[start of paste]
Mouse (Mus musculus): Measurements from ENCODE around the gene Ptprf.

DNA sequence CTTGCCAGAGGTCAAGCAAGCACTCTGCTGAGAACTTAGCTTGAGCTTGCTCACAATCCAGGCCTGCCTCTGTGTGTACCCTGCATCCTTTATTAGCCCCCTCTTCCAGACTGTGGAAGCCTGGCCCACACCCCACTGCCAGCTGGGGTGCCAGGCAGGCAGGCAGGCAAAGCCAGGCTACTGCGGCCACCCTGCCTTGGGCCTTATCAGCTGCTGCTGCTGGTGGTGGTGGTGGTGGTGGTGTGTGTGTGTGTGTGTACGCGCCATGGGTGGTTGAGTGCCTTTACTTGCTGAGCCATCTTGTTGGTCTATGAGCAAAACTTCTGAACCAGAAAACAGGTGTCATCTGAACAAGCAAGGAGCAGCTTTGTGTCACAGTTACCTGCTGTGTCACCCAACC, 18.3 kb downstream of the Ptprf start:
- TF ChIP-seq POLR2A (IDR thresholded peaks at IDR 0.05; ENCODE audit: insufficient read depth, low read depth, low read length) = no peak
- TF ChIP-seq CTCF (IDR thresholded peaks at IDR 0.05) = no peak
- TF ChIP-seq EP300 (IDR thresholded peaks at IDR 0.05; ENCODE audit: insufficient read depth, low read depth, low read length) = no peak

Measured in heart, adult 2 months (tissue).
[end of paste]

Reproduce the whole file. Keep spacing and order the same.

Mouse (Mus musculus): Measurements from ENCODE around the gene Ptprf.

DNA sequence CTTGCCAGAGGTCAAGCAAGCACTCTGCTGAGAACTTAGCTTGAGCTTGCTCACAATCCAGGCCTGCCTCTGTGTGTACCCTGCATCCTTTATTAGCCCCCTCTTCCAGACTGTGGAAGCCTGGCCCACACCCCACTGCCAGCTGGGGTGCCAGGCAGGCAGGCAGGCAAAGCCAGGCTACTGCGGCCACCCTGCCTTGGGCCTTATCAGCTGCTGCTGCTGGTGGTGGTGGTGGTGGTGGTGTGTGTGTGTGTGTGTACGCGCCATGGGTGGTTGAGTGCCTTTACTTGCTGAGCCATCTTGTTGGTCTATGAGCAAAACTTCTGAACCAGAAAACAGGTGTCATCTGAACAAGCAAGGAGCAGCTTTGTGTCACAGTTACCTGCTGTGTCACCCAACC, 18.3 kb downstream of the Ptprf start:
- TF ChIP-seq POLR2A (IDR thresholded peaks at IDR 0.05; ENCODE audit: insufficient read depth, low read depth, low read length) = no peak
- TF ChIP-seq CTCF (IDR thresholded peaks at IDR 0.05) = no peak
- TF ChIP-seq EP300 (IDR thresholded peaks at IDR 0.05; ENCODE audit: insufficient read depth, low read depth, low read length) = no peak

Measured in heart, adult 2 months (tissue).